I can't really remember the day I started college, or the day I met my boyfriend, or the day I first moved away from home very well. But I remember the day I decided to become a party girl like it was yesterday. I was nine — already intellectual, a voracious reader, and also, it should go without saying, about as popular as a bucket of diarrhea at my elementary school. I was on a shopping expedition with my mom to the local discount store, where we bought most of our things. It is obvious, looking at it now, that the book is supposed to be funny, and that the book's heroine, Alison Poole, is supposed to be odious. But reading that book in bed that night, in my long-sleeved flannel nightgown, was the closest thing I had ever had to a religious experience.
Something I've been asked from time to time on this site most recently in a forum post by one of our members here is why I don't date girls who club, party, drink, or have "girls' nights out". Aren't you a hypocrite if you do these things but expect her not to? Don't you trust your women to stay faithful to you? I thought you wrote in the article on how to prevent cheating that it was possible to be so great a partner than women wouldn't want to cheat?! Most of these thoughts come from rather different places than where I come at relationships from, though. This article will not be terribly helpful if you're still just starting out on your journey to get good with women, or are intermediate there, because you will not be able to follow it.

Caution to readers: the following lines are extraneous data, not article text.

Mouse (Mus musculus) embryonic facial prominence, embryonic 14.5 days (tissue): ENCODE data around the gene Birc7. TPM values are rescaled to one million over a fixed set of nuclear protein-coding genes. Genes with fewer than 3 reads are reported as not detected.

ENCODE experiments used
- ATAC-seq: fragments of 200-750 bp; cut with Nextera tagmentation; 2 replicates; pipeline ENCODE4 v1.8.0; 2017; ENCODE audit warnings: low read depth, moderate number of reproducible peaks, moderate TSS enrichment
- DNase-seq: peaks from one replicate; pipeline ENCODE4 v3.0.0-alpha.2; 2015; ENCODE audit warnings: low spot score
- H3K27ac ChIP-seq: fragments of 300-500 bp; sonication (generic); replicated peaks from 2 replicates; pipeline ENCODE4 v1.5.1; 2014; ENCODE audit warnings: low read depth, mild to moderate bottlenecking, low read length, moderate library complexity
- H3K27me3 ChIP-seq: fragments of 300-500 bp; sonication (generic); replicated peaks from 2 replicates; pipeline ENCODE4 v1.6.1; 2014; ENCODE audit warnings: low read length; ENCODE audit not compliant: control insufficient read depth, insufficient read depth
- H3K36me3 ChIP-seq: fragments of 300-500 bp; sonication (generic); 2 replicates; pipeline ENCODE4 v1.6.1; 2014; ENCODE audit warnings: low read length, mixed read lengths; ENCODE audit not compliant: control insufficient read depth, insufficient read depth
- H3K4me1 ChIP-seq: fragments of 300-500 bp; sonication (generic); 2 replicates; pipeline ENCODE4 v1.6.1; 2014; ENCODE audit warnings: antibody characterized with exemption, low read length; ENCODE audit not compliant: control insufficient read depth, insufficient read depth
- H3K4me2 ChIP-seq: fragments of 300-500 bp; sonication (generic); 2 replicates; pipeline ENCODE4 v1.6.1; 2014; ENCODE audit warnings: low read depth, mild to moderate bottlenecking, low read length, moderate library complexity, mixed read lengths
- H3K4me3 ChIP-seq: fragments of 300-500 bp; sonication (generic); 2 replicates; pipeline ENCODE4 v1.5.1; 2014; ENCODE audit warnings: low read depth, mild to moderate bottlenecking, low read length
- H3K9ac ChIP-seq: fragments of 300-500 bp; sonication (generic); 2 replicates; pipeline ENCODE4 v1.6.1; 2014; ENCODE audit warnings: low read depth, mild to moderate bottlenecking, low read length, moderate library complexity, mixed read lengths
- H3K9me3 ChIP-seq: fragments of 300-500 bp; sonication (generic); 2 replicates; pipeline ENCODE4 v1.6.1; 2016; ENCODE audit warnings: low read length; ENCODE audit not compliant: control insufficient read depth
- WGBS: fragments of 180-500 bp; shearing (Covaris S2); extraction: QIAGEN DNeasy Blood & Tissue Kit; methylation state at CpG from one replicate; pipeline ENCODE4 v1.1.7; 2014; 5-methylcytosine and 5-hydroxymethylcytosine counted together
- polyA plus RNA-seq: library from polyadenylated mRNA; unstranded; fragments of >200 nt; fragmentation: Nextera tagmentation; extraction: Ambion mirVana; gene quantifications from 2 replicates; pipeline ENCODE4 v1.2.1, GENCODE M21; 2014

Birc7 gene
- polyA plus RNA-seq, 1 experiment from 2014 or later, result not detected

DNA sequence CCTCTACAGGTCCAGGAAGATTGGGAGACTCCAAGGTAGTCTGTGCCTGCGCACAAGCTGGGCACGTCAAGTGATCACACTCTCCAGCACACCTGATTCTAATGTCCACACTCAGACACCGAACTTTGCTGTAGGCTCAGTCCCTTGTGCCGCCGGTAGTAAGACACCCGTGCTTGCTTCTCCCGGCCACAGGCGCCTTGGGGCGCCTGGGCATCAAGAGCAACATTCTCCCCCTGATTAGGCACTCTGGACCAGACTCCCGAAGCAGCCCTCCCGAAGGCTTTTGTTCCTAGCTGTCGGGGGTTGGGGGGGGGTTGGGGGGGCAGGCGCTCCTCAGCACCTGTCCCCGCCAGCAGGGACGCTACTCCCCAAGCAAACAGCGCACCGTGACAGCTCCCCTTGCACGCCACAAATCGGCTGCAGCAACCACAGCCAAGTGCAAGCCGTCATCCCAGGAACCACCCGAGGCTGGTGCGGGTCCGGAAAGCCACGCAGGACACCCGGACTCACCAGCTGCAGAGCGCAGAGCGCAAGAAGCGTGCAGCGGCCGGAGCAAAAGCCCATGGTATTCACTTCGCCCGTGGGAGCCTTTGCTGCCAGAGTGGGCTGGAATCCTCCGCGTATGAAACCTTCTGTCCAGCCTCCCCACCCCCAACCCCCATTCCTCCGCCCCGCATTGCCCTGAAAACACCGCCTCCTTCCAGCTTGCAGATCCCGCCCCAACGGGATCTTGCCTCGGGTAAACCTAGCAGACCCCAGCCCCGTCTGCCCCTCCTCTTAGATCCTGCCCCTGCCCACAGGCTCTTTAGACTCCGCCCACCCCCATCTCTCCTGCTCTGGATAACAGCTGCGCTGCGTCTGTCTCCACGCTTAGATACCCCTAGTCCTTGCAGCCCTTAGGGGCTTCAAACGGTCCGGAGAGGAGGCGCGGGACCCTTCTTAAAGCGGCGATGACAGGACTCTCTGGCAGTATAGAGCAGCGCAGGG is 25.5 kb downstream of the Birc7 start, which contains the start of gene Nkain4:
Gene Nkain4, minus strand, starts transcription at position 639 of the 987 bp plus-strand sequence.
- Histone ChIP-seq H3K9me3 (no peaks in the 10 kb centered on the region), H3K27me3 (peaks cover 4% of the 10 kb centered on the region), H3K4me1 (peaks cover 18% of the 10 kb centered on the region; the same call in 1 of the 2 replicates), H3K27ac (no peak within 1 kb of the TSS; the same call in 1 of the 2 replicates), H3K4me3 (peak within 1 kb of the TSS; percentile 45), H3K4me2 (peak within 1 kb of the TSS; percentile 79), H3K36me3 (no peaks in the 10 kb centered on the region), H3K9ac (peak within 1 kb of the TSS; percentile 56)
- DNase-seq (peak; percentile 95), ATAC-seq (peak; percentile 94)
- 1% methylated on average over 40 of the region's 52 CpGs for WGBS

What Happened When I Stopped Being a Party Girl and Finally Decided to Face Adulthood
Some forums can only be seen by registered members. I agree completely with Lilac. To LoveMountains You said " You are so missing a great opportunity to really understand your lady here.
I remember the good old days I admit I cringed writing that , when my favorite place in the world, the place I felt most at home, was the club. As party girls, we spent days catching up on sleep, woke up at 9 pm to get ready so we could meet the promoter at midnight on the dot because we never waited in lines. We'd see our club friends, painted in the shattered, fluorescent light of a disco ball, never really knowing what they looked like in the daytime.